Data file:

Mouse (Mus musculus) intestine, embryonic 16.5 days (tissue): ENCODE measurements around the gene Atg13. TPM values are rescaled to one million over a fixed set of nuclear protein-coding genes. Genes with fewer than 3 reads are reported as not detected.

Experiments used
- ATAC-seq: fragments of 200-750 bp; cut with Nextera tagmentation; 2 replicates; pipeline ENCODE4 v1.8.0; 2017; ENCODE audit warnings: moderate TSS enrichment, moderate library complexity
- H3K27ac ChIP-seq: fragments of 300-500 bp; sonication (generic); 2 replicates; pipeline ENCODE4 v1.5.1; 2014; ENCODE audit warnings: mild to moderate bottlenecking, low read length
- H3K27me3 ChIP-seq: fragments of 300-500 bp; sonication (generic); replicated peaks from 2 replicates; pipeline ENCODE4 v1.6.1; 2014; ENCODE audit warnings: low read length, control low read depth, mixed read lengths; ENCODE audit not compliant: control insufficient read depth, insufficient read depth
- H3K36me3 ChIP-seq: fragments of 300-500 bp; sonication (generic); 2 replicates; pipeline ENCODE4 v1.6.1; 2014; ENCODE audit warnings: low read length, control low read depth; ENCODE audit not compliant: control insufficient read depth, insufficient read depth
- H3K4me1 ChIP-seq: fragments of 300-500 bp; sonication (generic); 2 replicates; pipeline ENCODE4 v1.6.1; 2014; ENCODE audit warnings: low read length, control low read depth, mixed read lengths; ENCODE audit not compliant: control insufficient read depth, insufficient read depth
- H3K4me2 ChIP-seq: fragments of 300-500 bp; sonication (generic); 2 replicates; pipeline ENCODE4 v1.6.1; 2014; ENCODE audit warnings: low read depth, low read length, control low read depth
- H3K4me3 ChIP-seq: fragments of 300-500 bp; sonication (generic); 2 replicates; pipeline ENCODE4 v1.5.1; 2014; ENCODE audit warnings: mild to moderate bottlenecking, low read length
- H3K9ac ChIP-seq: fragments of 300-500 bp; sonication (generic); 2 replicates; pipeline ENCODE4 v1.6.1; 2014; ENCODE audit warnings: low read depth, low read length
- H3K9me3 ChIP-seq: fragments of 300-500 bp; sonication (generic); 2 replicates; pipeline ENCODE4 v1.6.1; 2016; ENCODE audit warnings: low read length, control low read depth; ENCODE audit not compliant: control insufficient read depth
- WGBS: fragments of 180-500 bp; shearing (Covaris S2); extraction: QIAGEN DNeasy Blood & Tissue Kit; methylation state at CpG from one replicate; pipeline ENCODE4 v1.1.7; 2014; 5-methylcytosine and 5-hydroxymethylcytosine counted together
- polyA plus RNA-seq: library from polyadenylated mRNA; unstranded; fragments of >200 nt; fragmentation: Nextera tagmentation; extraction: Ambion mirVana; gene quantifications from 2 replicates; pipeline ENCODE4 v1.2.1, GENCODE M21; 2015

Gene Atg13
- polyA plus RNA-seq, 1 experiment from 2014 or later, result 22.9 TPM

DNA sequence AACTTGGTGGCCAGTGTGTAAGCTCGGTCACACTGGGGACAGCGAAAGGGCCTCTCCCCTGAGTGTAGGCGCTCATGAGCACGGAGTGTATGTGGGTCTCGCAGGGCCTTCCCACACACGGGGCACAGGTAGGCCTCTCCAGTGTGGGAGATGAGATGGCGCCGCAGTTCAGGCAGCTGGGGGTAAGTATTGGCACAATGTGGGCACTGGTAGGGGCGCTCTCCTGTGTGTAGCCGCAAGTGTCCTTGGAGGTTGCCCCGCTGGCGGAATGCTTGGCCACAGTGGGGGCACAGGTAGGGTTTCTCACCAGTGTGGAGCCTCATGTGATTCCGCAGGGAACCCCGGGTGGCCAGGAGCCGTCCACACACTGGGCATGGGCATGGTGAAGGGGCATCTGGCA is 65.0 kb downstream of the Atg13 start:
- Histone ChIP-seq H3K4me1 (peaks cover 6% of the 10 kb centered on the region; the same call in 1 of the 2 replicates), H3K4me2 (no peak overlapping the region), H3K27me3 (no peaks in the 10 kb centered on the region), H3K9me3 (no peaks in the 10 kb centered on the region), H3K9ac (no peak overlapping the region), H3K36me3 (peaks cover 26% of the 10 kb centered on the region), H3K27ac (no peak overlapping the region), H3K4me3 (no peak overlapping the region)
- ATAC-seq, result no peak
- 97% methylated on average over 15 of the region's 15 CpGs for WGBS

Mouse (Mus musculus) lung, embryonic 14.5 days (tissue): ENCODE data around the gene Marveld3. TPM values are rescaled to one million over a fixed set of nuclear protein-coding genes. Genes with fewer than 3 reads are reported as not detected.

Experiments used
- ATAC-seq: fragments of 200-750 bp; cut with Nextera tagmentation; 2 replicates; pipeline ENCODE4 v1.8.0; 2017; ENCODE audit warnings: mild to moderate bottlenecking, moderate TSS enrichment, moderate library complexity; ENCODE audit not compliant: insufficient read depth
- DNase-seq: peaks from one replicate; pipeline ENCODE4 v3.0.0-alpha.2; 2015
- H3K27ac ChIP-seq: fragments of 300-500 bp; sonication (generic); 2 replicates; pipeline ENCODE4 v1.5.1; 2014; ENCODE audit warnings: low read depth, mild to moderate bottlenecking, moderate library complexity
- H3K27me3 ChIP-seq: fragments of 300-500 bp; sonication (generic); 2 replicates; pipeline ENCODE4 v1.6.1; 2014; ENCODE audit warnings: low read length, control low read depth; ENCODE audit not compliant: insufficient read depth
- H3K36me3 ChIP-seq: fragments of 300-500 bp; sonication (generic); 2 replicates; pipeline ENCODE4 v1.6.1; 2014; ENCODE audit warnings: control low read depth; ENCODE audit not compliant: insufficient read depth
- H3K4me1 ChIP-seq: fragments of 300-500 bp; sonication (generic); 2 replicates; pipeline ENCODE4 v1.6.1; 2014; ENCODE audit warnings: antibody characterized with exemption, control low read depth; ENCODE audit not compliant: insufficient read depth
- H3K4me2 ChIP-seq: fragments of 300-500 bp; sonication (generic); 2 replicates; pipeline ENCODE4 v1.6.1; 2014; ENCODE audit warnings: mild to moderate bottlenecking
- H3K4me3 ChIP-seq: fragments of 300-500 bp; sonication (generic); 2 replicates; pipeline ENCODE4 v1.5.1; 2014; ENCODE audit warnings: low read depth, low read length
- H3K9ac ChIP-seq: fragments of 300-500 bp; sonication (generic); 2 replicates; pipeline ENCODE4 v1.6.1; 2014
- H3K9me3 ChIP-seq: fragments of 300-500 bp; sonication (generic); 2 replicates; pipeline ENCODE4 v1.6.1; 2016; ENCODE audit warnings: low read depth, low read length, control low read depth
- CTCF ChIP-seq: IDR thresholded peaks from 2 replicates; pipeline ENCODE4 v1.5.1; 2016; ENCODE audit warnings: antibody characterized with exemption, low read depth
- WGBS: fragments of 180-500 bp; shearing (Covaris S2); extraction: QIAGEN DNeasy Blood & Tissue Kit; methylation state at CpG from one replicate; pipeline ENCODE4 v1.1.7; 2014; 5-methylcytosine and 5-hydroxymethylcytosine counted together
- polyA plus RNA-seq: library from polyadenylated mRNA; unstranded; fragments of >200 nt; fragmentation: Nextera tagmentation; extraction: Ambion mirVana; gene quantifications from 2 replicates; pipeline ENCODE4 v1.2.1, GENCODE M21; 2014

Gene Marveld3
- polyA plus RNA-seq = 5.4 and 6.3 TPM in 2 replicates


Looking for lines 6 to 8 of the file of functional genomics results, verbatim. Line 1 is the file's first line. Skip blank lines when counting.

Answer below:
- H3K36me3 ChIP-seq: fragments of 300-500 bp; sonication (generic); 2 replicates; pipeline ENCODE4 v1.6.1; 2014; ENCODE audit warnings: low read length, control low read depth; ENCODE audit not compliant: control insufficient read depth, insufficient read depth
- H3K4me1 ChIP-seq: fragments of 300-500 bp; sonication (generic); 2 replicates; pipeline ENCODE4 v1.6.1; 2014; ENCODE audit warnings: low read length, control low read depth, mixed read lengths; ENCODE audit not compliant: control insufficient read depth, insufficient read depth
- H3K4me2 ChIP-seq: fragments of 300-500 bp; sonication (generic); 2 replicates; pipeline ENCODE4 v1.6.1; 2014; ENCODE audit warnings: low read depth, low read length, control low read depth